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Politically, Mitt Romney and former Utah. Gov Mike Leavitt are often viewed as speaking with one voice, which is why their moves in the state's presidential caucus this week raised some eyebrows.

"Something stinks in Salt Lake City," tweeted former Utah Gov. Jon Huntsman, who has a strained relationship with both men. "Best friends Mitt Romney and Mike Leavitt supporting different candidates in Utah. Keep an eye on this."

Huntsman's tweet came hours after Leavitt endorsed Ohio Gov. John Kasich and Romney took to Facebook to advocate on behalf of Texas Sen. Ted Cruz.

But Leavitt said there is nothing untoward or calculated in their moves. He told The Salt Lake Tribune that the friends have the same goal – to make sure Donald Trump doesn't become the Republican nominee by forcing a contested election. They just have different strategies on how to get there.

"Mitt and I are in different situations," Leavitt said. "He is the previous nominee of the party — I am not. He feels a need to remain strategically neutral. I feel a personal obligation to advocate for the person I feel would be the best president. I happen to feel Kasich can beat Hillary Clinton. I believe he is dramatically better prepared to be president."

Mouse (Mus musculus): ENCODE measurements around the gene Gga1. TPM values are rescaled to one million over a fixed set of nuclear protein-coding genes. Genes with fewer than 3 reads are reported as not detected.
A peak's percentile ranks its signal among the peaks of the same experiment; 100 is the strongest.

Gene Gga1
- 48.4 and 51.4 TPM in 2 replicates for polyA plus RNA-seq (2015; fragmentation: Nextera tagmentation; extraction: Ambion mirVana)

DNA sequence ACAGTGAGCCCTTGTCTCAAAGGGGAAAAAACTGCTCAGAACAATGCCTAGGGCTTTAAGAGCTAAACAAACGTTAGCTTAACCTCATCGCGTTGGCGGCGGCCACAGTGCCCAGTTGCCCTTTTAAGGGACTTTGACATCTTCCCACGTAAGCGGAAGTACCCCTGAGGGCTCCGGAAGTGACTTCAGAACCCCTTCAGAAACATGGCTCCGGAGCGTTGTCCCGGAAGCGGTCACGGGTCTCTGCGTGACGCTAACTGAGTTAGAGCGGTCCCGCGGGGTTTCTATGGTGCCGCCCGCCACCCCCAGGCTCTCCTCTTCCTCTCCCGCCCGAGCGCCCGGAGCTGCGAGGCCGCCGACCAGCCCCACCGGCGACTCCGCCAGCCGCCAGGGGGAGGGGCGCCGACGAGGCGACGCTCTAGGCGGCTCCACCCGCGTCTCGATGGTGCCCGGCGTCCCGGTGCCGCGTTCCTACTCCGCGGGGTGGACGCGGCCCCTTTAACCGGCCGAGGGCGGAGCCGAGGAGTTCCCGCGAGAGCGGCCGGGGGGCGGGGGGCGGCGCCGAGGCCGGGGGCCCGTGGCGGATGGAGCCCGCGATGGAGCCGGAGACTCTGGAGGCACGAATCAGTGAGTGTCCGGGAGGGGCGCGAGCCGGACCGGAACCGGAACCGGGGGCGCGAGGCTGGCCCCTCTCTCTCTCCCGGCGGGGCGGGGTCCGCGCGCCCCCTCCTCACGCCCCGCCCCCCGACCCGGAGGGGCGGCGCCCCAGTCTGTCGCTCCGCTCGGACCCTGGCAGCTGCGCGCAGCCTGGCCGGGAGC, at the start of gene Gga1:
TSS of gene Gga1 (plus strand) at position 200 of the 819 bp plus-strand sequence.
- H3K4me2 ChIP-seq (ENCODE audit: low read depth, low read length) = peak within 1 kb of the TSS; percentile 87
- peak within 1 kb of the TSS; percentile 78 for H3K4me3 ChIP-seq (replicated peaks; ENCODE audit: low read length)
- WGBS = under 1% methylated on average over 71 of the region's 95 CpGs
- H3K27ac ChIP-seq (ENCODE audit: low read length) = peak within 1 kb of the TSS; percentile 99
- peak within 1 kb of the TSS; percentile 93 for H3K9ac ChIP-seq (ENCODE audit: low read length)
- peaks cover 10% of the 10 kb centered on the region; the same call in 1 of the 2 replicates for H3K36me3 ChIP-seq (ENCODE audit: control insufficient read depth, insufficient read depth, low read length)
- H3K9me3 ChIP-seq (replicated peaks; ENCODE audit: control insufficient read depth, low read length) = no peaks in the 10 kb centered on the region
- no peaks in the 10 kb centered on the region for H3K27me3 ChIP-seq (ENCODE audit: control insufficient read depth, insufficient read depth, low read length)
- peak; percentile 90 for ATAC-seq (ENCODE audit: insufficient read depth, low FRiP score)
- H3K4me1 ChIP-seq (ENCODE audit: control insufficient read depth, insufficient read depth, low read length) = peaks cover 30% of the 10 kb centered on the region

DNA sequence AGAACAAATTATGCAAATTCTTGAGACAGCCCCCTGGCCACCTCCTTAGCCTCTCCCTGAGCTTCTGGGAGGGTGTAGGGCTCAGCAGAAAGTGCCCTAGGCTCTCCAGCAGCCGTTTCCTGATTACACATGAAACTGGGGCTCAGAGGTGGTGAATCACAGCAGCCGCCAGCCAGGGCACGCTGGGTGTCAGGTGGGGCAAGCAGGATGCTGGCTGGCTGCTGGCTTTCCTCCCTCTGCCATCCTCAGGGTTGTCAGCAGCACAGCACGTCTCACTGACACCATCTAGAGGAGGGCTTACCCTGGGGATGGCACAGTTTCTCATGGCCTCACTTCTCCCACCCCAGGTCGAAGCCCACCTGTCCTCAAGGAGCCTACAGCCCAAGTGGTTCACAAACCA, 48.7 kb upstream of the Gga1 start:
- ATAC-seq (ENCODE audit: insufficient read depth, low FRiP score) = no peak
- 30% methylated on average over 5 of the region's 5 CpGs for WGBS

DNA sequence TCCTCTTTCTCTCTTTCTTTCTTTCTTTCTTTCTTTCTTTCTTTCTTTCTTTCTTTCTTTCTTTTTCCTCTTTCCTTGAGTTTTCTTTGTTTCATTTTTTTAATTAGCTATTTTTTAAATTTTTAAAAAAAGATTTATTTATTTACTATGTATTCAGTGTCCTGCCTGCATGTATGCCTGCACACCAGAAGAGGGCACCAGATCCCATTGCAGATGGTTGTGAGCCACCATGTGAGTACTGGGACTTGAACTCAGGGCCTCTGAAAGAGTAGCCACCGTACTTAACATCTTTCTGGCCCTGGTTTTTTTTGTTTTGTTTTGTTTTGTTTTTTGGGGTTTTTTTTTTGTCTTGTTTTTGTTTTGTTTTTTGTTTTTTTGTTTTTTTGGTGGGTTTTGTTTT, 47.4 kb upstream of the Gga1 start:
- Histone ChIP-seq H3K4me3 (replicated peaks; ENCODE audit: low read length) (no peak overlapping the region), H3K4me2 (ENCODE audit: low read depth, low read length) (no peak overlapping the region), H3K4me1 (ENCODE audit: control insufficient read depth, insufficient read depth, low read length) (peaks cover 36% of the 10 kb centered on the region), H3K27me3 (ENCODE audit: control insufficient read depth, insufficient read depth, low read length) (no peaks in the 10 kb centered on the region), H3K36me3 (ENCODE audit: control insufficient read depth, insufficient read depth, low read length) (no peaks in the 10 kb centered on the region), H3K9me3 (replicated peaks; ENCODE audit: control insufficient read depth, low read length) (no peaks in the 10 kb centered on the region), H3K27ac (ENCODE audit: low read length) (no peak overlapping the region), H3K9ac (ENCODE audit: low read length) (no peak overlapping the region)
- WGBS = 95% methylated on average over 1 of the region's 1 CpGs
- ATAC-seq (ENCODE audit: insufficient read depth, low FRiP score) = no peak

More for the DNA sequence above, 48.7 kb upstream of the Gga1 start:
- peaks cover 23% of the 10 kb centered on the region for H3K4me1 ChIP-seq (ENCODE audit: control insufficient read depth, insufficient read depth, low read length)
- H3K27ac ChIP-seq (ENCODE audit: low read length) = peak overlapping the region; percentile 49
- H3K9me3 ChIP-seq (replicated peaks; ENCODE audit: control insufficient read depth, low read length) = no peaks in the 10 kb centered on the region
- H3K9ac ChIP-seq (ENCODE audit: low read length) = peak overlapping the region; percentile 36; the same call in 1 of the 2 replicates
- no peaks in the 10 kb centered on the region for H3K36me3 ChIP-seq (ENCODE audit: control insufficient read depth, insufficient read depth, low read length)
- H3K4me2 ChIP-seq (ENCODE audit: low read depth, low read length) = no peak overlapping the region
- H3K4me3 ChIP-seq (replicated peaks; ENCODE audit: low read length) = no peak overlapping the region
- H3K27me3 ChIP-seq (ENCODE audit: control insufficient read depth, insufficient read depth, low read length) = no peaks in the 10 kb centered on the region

Leavitt doesn't think Cruz gives the Republicans the best chance to win in November.

Romney explained his thinking in a Facebook post. He will vote for Cruz in Utah's caucus and thinks Republicans should support Cruz in the upcoming contests too, but he stopped short of an endorsement.

"At this stage, the only way we can reach an open convention is for Senator Cruz to be successful in as many of the remaining nomination elections as possible," he wrote. "A vote for Governor Kasich in future contests makes it extremely likely that Trumpism would prevail."

And Romney, who has blasted Trump repeatedly in recent weeks, defined Trumpism as being associated with "racism, misogyny, bigotry, xenophobia, vulgarity and, most recently, threats and violence."

A new poll conducted by Y2 Analytics, released Saturday, appears to back up Romney's point. It shows Cruz with 53 percent of the vote in Utah to Kasich's 29 percent with Trump well behind at just 11 percent. If Cruz stays above 50 percent during Tuesday's caucus, he'll win all of Utah's 40 delegates. If he drops below that threshold, the delegates will get split up proportionately.

Leavitt based his analysis on neither Cruz nor Kasich getting anywhere near half of the vote.

"Frankly, neither will be close to 50 percent," Leavitt told The Tribune.

And even if that's the case, he thinks it is hard to encourage voters to back a candidate that they don't support.

"Is it reasonable to ask voters to cast their ballot for a candidate they think is second best to affect a strategy?" Leavitt said. "I don't think so. Nor is it effective."

As for Huntsman, he hasn't endorsed any of the three GOP contenders, only saying that he'd back the eventual nominee, and unlike Romney, that would include Trump.